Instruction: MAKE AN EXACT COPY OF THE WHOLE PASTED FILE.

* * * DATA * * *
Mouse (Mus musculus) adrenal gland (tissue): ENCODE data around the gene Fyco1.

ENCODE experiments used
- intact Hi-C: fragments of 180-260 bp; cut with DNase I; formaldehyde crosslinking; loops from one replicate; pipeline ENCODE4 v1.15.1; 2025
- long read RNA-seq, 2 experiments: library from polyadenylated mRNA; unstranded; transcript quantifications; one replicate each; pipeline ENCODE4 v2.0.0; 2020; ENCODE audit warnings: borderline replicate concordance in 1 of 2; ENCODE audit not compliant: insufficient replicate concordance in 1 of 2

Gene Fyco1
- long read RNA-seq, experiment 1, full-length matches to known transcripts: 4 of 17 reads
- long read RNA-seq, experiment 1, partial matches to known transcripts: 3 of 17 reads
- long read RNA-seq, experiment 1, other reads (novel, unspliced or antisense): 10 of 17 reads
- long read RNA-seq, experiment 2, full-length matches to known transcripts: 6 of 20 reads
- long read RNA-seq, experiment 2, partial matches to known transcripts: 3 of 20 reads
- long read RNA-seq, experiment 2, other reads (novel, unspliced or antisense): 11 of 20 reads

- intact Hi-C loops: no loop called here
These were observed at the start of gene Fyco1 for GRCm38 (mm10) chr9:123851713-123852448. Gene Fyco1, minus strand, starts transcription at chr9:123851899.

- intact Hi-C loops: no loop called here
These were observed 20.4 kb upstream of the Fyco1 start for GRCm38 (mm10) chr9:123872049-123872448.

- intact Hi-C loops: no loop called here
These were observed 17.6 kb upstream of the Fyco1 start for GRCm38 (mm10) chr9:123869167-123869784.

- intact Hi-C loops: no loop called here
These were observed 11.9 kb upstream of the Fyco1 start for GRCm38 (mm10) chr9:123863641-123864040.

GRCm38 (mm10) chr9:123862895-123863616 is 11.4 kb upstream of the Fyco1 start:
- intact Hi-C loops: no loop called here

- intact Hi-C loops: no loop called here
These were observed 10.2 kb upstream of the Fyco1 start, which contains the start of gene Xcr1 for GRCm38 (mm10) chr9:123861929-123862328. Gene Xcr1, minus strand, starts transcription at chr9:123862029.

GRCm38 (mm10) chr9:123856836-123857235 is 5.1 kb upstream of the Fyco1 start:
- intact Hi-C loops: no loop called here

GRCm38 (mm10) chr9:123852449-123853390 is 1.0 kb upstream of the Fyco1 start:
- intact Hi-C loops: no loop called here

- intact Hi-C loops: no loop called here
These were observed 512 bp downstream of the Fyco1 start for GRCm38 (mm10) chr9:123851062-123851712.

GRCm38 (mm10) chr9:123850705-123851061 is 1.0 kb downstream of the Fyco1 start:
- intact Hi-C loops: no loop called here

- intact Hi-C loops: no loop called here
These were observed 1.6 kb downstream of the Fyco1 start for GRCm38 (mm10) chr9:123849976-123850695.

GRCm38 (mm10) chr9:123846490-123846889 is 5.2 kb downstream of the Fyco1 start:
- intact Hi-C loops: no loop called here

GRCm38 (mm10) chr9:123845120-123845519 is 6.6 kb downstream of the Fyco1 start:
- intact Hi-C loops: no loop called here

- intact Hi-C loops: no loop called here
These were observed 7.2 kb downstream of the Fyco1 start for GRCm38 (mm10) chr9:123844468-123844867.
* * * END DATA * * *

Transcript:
Mouse (Mus musculus) adrenal gland (tissue): ENCODE data around the gene Fyco1.

ENCODE experiments used
- intact Hi-C: fragments of 180-260 bp; cut with DNase I; formaldehyde crosslinking; loops from one replicate; pipeline ENCODE4 v1.15.1; 2025
- long read RNA-seq, 2 experiments: library from polyadenylated mRNA; unstranded; transcript quantifications; one replicate each; pipeline ENCODE4 v2.0.0; 2020; ENCODE audit warnings: borderline replicate concordance in 1 of 2; ENCODE audit not compliant: insufficient replicate concordance in 1 of 2

Gene Fyco1
- long read RNA-seq, experiment 1, full-length matches to known transcripts: 4 of 17 reads
- long read RNA-seq, experiment 1, partial matches to known transcripts: 3 of 17 reads
- long read RNA-seq, experiment 1, other reads (novel, unspliced or antisense): 10 of 17 reads
- long read RNA-seq, experiment 2, full-length matches to known transcripts: 6 of 20 reads
- long read RNA-seq, experiment 2, partial matches to known transcripts: 3 of 20 reads
- long read RNA-seq, experiment 2, other reads (novel, unspliced or antisense): 11 of 20 reads

- intact Hi-C loops: no loop called here
These were observed at the start of gene Fyco1 for GRCm38 (mm10) chr9:123851713-123852448. Gene Fyco1, minus strand, starts transcription at chr9:123851899.

- intact Hi-C loops: no loop called here
These were observed 20.4 kb upstream of the Fyco1 start for GRCm38 (mm10) chr9:123872049-123872448.

- intact Hi-C loops: no loop called here
These were observed 17.6 kb upstream of the Fyco1 start for GRCm38 (mm10) chr9:123869167-123869784.

- intact Hi-C loops: no loop called here
These were observed 11.9 kb upstream of the Fyco1 start for GRCm38 (mm10) chr9:123863641-123864040.

GRCm38 (mm10) chr9:123862895-123863616 is 11.4 kb upstream of the Fyco1 start:
- intact Hi-C loops: no loop called here

- intact Hi-C loops: no loop called here
These were observed 10.2 kb upstream of the Fyco1 start, which contains the start of gene Xcr1 for GRCm38 (mm10) chr9:123861929-123862328. Gene Xcr1, minus strand, starts transcription at chr9:123862029.

GRCm38 (mm10) chr9:123856836-123857235 is 5.1 kb upstream of the Fyco1 start:
- intact Hi-C loops: no loop called here

GRCm38 (mm10) chr9:123852449-123853390 is 1.0 kb upstream of the Fyco1 start:
- intact Hi-C loops: no loop called here

- intact Hi-C loops: no loop called here
These were observed 512 bp downstream of the Fyco1 start for GRCm38 (mm10) chr9:123851062-123851712.

GRCm38 (mm10) chr9:123850705-123851061 is 1.0 kb downstream of the Fyco1 start:
- intact Hi-C loops: no loop called here

- intact Hi-C loops: no loop called here
These were observed 1.6 kb downstream of the Fyco1 start for GRCm38 (mm10) chr9:123849976-123850695.

GRCm38 (mm10) chr9:123846490-123846889 is 5.2 kb downstream of the Fyco1 start:
- intact Hi-C loops: no loop called here

GRCm38 (mm10) chr9:123845120-123845519 is 6.6 kb downstream of the Fyco1 start:
- intact Hi-C loops: no loop called here

- intact Hi-C loops: no loop called here
These were observed 7.2 kb downstream of the Fyco1 start for GRCm38 (mm10) chr9:123844468-123844867.